The Power of Gratitude in Marketing

It’s guest post day here at Duct Tape Marketing, and today’s guest post is from Nicole Kohler – Enjoy!

photo credit: pixabay

photo credit: pixabay

As a business owner, you probably say the phrase “thank you” multiple times a day without thinking about it. You thank your employees for their hard work, your customers or clients for working with you, or potential leads for getting in touch with you.

Saying “thank you” is probably automatic for you at this point. But what if expressing your gratitude could grow your social media following, boost your website conversions, or even attract new customers and leads?

A few months ago, I noticed that when I thanked people for sharing the content I’d written on Twitter, they seemed more likely to follow me than if I’d simply favorited their tweet. After doing an in-depth study of this trend, based on my last 50 tweets of gratitude, I discovered that around 26% of the people that I thanked for sharing my content followed me, just because I said “thank you.”

NCK-thank-you-diagramGratitude can be a very powerful tactic for growing your customer base and increasing conversions on your website. When you express genuine emotion (including gratitude) to others online, you’re humanizing your brand – and making it easier for others to connect with you.

Here are three ways you can harness the incredible power of gratitude in your marketing.

Create Actionable “Thank You” Pages

A customer’s journey on your website doesn’t end when they click the “place order” or “submit form” button – or at least it shouldn’t. By creating a more actionable “thank you” page at the end of a transaction or form submission, you can strengthen your relationship with that visitor and have them take additional desirable actions.

Along with a genuine note of thanks with a photo or other personal touch, you should consider adding any of the following to your page:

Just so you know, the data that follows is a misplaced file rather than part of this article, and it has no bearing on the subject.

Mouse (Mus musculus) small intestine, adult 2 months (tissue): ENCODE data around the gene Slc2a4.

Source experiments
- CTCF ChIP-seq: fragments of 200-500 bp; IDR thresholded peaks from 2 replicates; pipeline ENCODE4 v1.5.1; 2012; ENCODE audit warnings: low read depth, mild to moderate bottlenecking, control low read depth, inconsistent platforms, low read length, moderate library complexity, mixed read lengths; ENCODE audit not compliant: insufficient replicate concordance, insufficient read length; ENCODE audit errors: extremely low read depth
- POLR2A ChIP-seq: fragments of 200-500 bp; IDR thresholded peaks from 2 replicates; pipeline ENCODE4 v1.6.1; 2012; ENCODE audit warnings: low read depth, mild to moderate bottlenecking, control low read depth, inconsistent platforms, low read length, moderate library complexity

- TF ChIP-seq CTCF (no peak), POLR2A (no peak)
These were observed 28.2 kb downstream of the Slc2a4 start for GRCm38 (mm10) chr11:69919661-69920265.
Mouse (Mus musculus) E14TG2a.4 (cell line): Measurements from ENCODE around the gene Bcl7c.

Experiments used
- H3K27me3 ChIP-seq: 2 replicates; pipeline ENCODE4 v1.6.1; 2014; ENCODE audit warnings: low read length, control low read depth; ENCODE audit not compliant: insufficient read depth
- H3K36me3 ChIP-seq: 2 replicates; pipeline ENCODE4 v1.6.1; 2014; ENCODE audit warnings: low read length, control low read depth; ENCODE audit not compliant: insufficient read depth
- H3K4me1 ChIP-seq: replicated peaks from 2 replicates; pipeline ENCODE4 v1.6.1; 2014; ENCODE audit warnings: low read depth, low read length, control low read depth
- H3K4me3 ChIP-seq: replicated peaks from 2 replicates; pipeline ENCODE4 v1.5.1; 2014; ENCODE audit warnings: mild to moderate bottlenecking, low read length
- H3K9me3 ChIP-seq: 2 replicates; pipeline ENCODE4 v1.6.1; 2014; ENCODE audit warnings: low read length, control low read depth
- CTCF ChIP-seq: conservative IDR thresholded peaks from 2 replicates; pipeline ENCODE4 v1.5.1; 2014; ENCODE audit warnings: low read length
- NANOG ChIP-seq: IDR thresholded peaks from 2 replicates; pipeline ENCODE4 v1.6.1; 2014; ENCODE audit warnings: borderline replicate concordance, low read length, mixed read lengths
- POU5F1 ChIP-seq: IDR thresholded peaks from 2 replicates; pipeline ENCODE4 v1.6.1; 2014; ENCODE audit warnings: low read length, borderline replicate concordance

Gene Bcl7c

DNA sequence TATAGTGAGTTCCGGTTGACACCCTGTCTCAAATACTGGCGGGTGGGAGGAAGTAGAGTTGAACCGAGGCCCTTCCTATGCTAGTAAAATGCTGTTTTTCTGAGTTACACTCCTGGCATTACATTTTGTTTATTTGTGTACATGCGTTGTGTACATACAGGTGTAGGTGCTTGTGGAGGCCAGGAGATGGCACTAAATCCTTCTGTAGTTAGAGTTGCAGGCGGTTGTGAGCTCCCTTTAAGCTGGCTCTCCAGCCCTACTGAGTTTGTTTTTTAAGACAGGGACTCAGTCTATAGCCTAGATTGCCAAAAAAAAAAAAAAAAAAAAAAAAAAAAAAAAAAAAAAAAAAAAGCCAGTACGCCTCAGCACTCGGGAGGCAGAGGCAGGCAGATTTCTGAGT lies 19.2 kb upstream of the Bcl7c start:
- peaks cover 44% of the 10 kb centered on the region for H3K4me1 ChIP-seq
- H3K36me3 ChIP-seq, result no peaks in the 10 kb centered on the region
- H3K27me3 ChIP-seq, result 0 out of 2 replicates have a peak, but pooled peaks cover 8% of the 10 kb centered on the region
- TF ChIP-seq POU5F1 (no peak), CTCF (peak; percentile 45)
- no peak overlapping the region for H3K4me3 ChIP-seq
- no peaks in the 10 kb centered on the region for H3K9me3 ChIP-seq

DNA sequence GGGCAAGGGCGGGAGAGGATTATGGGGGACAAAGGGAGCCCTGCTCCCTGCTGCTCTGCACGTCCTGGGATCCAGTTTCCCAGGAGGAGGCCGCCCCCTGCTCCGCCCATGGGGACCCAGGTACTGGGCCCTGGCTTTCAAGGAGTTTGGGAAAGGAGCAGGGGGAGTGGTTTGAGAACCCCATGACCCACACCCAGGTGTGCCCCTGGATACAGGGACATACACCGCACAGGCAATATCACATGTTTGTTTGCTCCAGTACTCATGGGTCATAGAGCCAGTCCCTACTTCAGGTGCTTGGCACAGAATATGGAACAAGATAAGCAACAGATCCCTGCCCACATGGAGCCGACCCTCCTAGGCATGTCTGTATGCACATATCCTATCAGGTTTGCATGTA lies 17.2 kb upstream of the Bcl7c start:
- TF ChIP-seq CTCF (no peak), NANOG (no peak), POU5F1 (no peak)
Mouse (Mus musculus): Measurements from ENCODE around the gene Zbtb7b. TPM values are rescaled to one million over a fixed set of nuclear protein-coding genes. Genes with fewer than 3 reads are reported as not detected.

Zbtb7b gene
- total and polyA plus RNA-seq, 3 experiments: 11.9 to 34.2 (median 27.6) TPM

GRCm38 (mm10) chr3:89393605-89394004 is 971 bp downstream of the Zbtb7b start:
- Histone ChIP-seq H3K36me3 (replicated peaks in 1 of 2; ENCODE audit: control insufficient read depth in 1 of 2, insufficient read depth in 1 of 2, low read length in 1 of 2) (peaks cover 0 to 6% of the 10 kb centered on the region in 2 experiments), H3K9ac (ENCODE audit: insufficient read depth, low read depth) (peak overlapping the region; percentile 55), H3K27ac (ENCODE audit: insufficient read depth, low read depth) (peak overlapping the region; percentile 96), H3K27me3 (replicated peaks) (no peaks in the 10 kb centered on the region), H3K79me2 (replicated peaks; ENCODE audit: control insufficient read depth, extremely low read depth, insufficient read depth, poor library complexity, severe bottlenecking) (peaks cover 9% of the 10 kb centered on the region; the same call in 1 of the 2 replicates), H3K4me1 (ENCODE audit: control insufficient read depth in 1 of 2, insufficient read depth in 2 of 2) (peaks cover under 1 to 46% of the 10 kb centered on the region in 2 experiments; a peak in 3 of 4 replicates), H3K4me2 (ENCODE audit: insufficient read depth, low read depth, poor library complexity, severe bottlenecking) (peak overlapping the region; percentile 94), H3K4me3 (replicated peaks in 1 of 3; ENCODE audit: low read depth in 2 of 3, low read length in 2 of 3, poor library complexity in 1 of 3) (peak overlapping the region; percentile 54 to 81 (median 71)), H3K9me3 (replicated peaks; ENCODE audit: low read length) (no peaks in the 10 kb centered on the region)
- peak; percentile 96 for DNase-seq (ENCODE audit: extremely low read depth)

• An explanation of what happens next (ex. when will they get their order? When will they hear from you? How can they contact you with questions?
  • Links to your social media pages
  • A call to action for a survey or questionnaire
  • Something fun, humorous, or touching that will make your customer smile!

Say “Thank You” When You Hit Important Milestones

Did your Facebook page reach 15,000 Likes? Is your Instagram account up to 1,000 followers? Now isn’t the time to be patting yourself on the back (well, okay, maybe just a little). Don’t forget: without your fans, none of this would be possible!

When you reach important business milestones, try to find a way to thank your fans, followers, and customers. It could be as simple as posting a message of thanks, or sending a personalized “we appreciate your support” email. Or, if you operate an ecommerce store, you could celebrate by sending out a coupon or special discount code.

As a small business, it’s important not to let the dedication of your fans go unnoticed, even as you continue to grow. Your customers will expect your acknowledgement and gratitude if you celebrate your early victories, so don’t forget about them as your wins get bigger!

Go Above and Beyond

Sometimes writing an email or tweet to a customer just isn’t enough to express your thanks. If a customer does something really incredible for you – like writes a glowing blog post about you – you should respond in kind.

In cases where your customers have been especially kind, you should have a plan to go above and beyond for them. This may involve something like:

  • Sending a handwritten note or card
  • Shipping them a free T-shirt, sticker, or piece of merchandise
  • Surprising them with a free shipping upgrade or addition to their latest order
  • Meeting them in person to treat them to lunch
  • Giving them your time – listening to their suggestions and acting on them where appropriate

Customers don’t always expect these “above and beyond” reactions – so by surprising them, you may delight them enough to strengthen your relationship with them, or convert them into a paying customer (if they aren’t one already).

Get Ahead With Gratitude

The next time you’re looking for a way to improve your marketing, think about using gratitude in one of the ways I’ve listed above. Saying “thank you” can have some unexpectedly powerful results!

NCK-150-headshotNicole Kohler is the Web Content Strategist for WebpageFX, a full-service Internet marketing agency. When she’s not blogging, tweeting, or writing about marketing, she can be found playing video games, hanging out with her husband and pets, or enjoying a good piece of classic literature. Follow her on Twitter @nicoleckohler.

 

4 Steps to Leveraging Your Network to Build Your Business

It’s guest post day here at Duct Tape Marketing and today’s guest post is from Jonathan Greechan– Enjoy!

Networking doesn’t have to be about luck, but most people I work with treat it that way. Like any marketing endeavor, some simple planning can greatly increase your chances of success. As Sun Tzu famously said, “Most battles are won before they are fought.”